What does the Bible say about contraception?
If they can’t find a ‘no’ in the new testament on what they feel should be ‘no’ they dive into the old testament to find some old law put upon the Jews, not to Christians, to fool or please you. Jews were told to multiply and therefore it was a sin for them to spill semen.
Christ brought the new testament and has said nothing about contraception and so it is lawful to use contraception. He was surely was capable to tell us 2000 years ago, in his own words or parables, his desire that we refrain from contraception – but he did not do so. Remember, God would not send his messiah to execute incomplete works and leave the rest to corruptible menkind to concoct. We are told all we need to know to find a better life on earth and salvation in heaven; even biblical errors he did not allow to be of such a nature that they could affect our salvation, would we follow them.
We are not forced to born children if we can’t afford to raise them; nor are we forced to discomfort our self by bearing kids we are not ready for. Could we prevent this?
Such ways are from men, Nicolaitans for example. Remember the incident of circumcision in Acts 15:5 where we were almost to be made subject to this Jewish law. So know that when kids are born to Christians while they’re not ready, they must put faith in him and spend much time in prayer for his support in the name of Jesus Christ, for it is him who bestowed the child upon you.
If you wish to use a permanent contraceptive, it is also allowed, as Christ did not say anything about that either. Suppose this contradicted the law, would not monks, nuns and celibates-by-choice contradict the law also? What is the difference between those refraining from begetting children and you taking a contraceptive?
Baptism the commandments of God, not those of men. Contraceptives may be used but, do mind, if you use them in fornication, why do you inquire?
What does the Bible say about the morning-after pill?
The ovarian follicle develops and begins emitting the hormone Oestrogen (which causes the uterine lining to thicken so that it will be ready to accept a fertilized egg). Just before ovulation, the ovaries also secrete progesterone, this for about two weeks.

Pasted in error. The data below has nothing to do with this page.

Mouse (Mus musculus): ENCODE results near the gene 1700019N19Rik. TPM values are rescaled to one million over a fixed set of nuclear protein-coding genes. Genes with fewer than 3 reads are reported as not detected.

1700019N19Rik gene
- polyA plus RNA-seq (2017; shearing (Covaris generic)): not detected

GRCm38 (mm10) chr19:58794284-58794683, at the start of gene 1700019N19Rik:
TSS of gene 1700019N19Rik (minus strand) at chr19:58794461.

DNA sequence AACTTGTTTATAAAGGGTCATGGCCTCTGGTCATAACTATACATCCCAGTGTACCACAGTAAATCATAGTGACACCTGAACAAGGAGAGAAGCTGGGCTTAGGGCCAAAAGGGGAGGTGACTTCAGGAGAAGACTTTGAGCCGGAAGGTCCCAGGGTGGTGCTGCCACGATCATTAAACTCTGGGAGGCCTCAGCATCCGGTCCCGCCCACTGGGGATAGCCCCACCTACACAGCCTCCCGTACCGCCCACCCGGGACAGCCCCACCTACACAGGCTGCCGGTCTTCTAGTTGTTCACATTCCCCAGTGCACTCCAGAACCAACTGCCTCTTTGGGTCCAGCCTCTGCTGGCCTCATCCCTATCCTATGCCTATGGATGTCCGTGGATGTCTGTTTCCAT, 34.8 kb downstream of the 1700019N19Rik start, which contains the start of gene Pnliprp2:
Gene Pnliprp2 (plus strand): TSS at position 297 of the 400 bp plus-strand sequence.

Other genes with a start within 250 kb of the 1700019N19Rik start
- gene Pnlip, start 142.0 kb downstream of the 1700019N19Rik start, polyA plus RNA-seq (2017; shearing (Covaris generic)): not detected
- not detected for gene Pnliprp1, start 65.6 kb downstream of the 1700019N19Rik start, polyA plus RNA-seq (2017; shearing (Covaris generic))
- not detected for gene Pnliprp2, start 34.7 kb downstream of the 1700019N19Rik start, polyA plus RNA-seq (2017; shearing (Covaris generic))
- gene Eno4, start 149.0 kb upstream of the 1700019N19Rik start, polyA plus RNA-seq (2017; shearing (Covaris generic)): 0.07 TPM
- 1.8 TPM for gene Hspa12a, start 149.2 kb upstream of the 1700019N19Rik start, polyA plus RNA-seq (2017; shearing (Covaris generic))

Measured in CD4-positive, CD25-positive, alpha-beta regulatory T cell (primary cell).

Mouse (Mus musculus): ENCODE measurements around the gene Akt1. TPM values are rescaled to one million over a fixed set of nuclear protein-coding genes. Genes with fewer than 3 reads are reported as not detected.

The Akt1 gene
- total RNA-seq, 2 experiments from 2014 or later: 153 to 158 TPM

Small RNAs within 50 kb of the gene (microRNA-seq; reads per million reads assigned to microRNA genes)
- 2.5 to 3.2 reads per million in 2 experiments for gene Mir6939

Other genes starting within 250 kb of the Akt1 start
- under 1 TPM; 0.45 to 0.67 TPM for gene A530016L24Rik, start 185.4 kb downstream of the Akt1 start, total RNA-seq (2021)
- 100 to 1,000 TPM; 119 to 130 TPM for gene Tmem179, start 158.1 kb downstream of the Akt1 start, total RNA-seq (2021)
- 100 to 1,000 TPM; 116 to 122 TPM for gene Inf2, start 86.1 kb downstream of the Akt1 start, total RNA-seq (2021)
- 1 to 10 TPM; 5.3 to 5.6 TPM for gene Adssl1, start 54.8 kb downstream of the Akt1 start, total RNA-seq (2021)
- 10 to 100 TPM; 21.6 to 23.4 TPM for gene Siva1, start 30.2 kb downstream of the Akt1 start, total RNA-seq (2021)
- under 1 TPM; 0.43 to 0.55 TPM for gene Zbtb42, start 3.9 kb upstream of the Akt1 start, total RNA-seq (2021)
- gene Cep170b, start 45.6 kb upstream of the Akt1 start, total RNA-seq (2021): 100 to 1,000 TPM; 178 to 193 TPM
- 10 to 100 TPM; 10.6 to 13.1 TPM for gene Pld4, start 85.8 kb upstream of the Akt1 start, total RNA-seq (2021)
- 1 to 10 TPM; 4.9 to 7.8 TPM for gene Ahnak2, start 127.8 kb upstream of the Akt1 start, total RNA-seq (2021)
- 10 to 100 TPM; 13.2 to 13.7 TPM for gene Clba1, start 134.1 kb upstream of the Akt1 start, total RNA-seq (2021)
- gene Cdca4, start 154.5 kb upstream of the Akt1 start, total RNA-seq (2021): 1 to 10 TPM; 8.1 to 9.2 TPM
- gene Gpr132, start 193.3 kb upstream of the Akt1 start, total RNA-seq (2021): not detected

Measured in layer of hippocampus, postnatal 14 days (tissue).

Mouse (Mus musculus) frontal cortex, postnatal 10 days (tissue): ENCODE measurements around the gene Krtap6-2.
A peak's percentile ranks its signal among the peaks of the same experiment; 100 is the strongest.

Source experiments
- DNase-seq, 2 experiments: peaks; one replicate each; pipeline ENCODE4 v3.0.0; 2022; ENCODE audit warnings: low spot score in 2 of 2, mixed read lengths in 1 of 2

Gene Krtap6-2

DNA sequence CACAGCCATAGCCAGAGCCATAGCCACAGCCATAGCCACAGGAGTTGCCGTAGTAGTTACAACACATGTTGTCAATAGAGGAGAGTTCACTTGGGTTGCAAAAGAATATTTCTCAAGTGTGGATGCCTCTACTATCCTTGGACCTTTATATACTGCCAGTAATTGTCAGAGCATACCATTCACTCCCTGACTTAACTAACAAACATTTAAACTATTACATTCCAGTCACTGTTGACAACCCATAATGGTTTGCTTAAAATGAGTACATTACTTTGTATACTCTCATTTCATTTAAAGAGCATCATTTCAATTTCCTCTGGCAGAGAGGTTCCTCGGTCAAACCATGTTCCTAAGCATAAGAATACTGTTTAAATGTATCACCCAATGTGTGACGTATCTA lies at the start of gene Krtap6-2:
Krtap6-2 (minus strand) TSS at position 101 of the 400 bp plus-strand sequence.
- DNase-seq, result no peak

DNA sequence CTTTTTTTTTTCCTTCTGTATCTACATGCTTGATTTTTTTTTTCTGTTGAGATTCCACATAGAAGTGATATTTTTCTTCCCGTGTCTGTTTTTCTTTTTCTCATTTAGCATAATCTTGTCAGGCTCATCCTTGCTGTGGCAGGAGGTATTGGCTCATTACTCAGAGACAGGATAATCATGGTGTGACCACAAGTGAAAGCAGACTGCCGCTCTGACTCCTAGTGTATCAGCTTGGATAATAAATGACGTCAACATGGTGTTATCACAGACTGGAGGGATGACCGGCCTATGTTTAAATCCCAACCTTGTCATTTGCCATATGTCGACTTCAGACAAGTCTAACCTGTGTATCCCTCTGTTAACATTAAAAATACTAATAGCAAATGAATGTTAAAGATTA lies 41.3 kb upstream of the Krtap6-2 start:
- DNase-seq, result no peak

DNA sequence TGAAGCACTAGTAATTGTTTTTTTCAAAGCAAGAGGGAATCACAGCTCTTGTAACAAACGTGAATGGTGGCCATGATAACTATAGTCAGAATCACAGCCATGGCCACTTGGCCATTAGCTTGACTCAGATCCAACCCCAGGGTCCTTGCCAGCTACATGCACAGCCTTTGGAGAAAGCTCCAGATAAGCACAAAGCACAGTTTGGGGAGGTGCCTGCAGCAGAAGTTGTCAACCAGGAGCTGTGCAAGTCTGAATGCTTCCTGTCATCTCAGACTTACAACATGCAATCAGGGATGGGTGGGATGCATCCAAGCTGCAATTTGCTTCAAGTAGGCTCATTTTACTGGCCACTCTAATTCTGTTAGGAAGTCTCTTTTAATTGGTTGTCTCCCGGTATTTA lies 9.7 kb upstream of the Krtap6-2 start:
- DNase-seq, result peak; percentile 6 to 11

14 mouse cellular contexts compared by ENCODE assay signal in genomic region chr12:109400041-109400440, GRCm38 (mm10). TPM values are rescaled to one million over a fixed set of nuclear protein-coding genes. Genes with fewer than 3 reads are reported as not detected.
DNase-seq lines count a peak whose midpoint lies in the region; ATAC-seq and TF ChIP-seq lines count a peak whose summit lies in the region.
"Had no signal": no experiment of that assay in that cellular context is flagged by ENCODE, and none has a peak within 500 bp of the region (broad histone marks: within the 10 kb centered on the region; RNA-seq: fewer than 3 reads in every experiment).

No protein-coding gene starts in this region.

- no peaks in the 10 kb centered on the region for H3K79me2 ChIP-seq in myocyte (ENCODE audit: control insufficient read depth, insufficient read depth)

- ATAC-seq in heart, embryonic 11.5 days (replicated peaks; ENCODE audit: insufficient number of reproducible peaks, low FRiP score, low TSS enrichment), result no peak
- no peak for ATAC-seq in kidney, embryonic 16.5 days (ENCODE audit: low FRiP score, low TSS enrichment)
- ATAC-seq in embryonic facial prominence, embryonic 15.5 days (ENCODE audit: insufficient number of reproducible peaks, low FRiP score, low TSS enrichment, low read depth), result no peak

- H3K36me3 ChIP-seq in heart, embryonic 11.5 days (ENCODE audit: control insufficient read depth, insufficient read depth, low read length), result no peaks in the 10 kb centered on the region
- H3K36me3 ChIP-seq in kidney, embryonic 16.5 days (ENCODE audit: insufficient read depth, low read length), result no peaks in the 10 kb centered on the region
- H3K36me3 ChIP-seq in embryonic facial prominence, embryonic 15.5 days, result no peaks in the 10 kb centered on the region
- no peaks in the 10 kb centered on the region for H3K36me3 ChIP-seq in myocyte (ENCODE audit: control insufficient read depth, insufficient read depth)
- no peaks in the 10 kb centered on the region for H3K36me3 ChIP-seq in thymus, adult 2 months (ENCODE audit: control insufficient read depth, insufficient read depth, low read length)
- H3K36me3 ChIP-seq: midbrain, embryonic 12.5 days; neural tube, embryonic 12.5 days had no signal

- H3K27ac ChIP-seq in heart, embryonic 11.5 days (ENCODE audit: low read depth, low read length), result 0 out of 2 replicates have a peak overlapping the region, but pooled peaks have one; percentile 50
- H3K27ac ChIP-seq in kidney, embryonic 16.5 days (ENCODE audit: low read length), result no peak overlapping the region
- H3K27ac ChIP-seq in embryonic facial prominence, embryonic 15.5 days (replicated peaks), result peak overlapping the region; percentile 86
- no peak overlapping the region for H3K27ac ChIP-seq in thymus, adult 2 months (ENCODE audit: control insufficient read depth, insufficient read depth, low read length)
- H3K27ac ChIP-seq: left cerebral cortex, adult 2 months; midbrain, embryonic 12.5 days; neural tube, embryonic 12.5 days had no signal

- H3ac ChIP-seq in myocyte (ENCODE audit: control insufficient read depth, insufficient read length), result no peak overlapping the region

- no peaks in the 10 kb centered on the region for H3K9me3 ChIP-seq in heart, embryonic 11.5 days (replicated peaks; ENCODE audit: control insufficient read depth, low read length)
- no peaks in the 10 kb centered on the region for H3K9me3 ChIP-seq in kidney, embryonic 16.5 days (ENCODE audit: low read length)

The hypothalamus and pituitary gland sense the level of Oestrogen rising in the blood. When the level is high enough, the pituitary gland releases luteinizing hormone (LH). This hormone tells the follicle to release the egg into the fallopian tube. Sperm can fertilize this newly released egg during a 24-hour window.
If sperm fertilizes the egg during that 24-hour window, and if conditions are right, the fertilized egg implants itself into the thickened uterine lining and the woman is pregnant. If the egg goes unfertilized or if something prevents implantation, the woman does not become pregnant.
How does the pill or 3-monthly injections work?
Morning-after pills contain hormones to stop ovaries releasing eggs. They also make the womb slippery so that fertilized eggs can’t stick to it, and so the eggs can’t develop into a baby.
So it either:
a) stops ovaries releasing eggs
b) prevents fertilized eggs from sticking to the uterine, where they grow into an embryo.
As a fertilized egg without the uterine cannot bring forth life, it is not complete to accept the inflow of life, and so it just disappears if it can not stick to the uterine.
As the fertilized egg, therefore, is not complete to produce life, it merely has the potential to accept life; but it does not live, which is proven by its inevitable death, without human intervention, when it does not stick to the uterine.
As what does not live cannot be murdered, you may use the morning-after pill.